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The 11 most expensive U.S. states to buy a home

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The collapse of the U.S. housing market about seven years ago was a major factor in plunging the nation and much of the world into the Great Recession. But real estate prices are now recovering, along with the rest of the economy.

A report by the National Association of Home Builders (NAHB)/First American Leading Markets Index (LMI) found that during the first quarter of this year, 68 of the estimated 360 metro area markets in the U.S. have either returned to, or have exceeded, their prerecession levels of economic and housing activity. It also found that 68 percent of these areas have shown year-over-year improvement.

"The markets are continuing to make gains," NAHB Chairman Tom Woods said in a press statement. "A strengthening economy and low interest rates should spur the release of pent-up demand and keep housing moving forward this year."

That pent-up demand has also pushed housing prices in some states to unexpectedly high levels. FindTheHome.com has published a guide to the most expensive states for buying a home using data from its real estate market trends to determine median home sale prices in each state. The rankings used reflect median home prices as of January 2015, although FindTheHome now has data as of February.

Here are the country's 11 most expensive states for buying a home.

11. Utah

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Median home price: $227,668

Utah's economy has come bounding back from the recession. A recent report from industry research group MetroStudy notes that, despite last year's slowdown, the Salt Lake City market "remains one of the healthiest in the country." And the Bank of Utah reports record growth in the volume of new residential construction loans in the state.

Median sales prices for homes in Utah have risen 1.19 percent in the last year.

Utah homes' January median sales price of $227,668 placed the state at No. 11. Home values in Utah are expected to appreciate faster than most states in the U.S., with a one-year price forecast of 6.90 percent, compared to the national average of 4.45 percent.

FindTheHome also rates the health of Utah's real estate market at 66 out of a possible 100, a fairly typical score.

10. Delaware

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Median home price: $230,250

The median sales price for homes in Delaware has risen 7.09 percent in the last year. Brokers say the number of transactions, along with average prices, has been steadily rising.

"We're not back to the 2005-2006 prices, but we're definitely creeping along," Barbara Morales, an agent with Berkshire Hathaway in Rehoboth Beach, recently told DelmarvaNow.com. "All the arrows are pointing up."

Delaware homes' January median sales price of $230,250 is above the U.S. average of $180,000. They're expected to appreciate at a slower rate than in most other states, with an one-year price increase of 2.94 percent vs. 4.45 percent for the U.S. overall.

FindTheHome ranks the health of Delaware's real estate market at a 51 out of a possible 100, or slightly below the average for most states.

9. Washington

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Median home price: $245,000

Rising consumer confidence, coupled with the economic recovery, is creating heavy demand for homes in Washington state, leading to a record number of pending sales in the state's western part.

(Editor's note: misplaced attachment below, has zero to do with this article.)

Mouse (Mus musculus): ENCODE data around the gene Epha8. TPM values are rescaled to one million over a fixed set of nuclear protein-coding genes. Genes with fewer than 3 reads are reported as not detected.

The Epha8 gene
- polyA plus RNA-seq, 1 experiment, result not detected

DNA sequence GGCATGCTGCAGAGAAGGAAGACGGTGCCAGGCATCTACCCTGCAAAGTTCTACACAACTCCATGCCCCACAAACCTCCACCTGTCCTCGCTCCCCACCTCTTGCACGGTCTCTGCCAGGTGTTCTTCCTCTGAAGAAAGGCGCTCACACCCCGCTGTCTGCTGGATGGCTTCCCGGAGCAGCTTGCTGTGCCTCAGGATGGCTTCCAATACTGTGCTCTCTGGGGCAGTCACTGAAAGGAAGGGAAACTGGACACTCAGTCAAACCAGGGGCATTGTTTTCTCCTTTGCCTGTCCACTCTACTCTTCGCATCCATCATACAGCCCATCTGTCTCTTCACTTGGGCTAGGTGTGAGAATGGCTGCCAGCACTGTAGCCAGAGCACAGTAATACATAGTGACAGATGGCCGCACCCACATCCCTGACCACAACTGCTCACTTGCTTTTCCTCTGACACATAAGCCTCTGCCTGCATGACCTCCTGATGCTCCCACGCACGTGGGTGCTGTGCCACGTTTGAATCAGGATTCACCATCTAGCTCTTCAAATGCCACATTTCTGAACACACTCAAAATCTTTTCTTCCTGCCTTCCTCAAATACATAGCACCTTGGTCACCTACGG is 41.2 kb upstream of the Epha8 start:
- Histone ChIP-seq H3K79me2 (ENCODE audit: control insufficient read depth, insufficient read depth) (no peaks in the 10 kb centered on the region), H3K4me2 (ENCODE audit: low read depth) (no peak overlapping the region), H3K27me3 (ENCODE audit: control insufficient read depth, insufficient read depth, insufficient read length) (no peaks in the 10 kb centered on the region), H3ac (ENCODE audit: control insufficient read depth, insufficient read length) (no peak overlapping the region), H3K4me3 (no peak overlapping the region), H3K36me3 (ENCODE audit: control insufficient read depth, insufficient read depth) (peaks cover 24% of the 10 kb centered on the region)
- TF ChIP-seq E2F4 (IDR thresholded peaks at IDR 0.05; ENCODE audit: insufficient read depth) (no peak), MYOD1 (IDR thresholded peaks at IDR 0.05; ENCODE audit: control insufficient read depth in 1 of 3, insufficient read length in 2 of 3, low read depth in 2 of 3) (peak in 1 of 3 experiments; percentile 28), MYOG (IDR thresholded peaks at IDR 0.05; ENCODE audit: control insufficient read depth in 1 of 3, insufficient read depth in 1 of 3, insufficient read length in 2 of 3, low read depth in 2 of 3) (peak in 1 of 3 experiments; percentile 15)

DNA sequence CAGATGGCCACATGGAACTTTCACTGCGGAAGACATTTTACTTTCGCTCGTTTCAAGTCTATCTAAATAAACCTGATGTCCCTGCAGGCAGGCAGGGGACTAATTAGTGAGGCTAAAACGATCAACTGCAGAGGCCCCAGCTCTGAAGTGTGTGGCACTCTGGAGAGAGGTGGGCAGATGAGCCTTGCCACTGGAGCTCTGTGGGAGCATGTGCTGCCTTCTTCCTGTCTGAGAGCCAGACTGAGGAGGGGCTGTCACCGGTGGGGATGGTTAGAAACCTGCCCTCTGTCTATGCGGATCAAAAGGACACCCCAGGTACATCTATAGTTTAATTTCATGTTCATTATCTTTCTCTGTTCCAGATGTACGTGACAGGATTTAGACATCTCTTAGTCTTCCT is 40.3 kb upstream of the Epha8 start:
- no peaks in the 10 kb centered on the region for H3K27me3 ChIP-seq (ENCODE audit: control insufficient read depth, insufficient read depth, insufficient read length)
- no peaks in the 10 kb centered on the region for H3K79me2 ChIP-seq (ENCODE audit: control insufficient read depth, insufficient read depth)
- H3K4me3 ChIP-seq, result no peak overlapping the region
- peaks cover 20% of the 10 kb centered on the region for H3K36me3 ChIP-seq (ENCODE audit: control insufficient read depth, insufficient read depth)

"Long building pent-up demand is being unleashed," Ken Anderson, the managing broker and owner of Coldwell Banker Evergreen Olympia Realty, told the Northwest Multiple Listing Service (NMLS).

Median sale prices for homes in Washington have risen 8.89 percent in the last year. "We are still very clearly in the midst of a seller's market and unless we see a significant increase in listings, it will remain that way for the foreseeable future," OB Jacobi, president of Windermere Real Estate, told NMLS.

The state's January median sale price of $245,000 ranked No. 9 nationally. Washington homes are expected to appreciate at a higher rate than in most other states, with a one-year price forecast of 7.15 percent vs. 4.45 percent in the U.S. overall.

FindTheHome rates the health of Washington's real estate market at 62 out of a possible 100.

8. Colorado

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Median home price: $25o,000

According to a recent CoreLogic housing price survey, Colorado was one of top five states for year-over-year home price appreciation. And this past February, Colorado prices rose faster than in any other state.

"This is the hottest home-price appreciation prior to the spring-selling season in nine years," Anand Nallathambi, president and CEO of CoreLogic, recently told the Denver Post.

The median sales price for homes in Colorado has risen 11.11 percent in the last year.

Colorado ranked eighth in January median price, at $250,000. And with a one-year increase forecast at 5.37 percent, the state's home values are expected to appreciate more rapidly than in the country overall, at 4.45 percent.

FindTheHome rates the health of Colorado's real estate market at an 85 out of a possible 100, a relatively high score compared to other states.

7. Alaska

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Median home price: $261,250

Despite pressure on the state's crucial oil industry from the global tumble of oil prices, a low housing inventory, combined with low interest rates, low unemployment and rising demand have all heated up Alaska's housing market.

The median sales price for homes in Alaska has risen 8.85 percent in the last year. "The demand outstrips the supply," Anchorage real estate agent Niel Thomas told the Alaska Dispatch. "There aren't as many homes for sale as we consider normal in this market."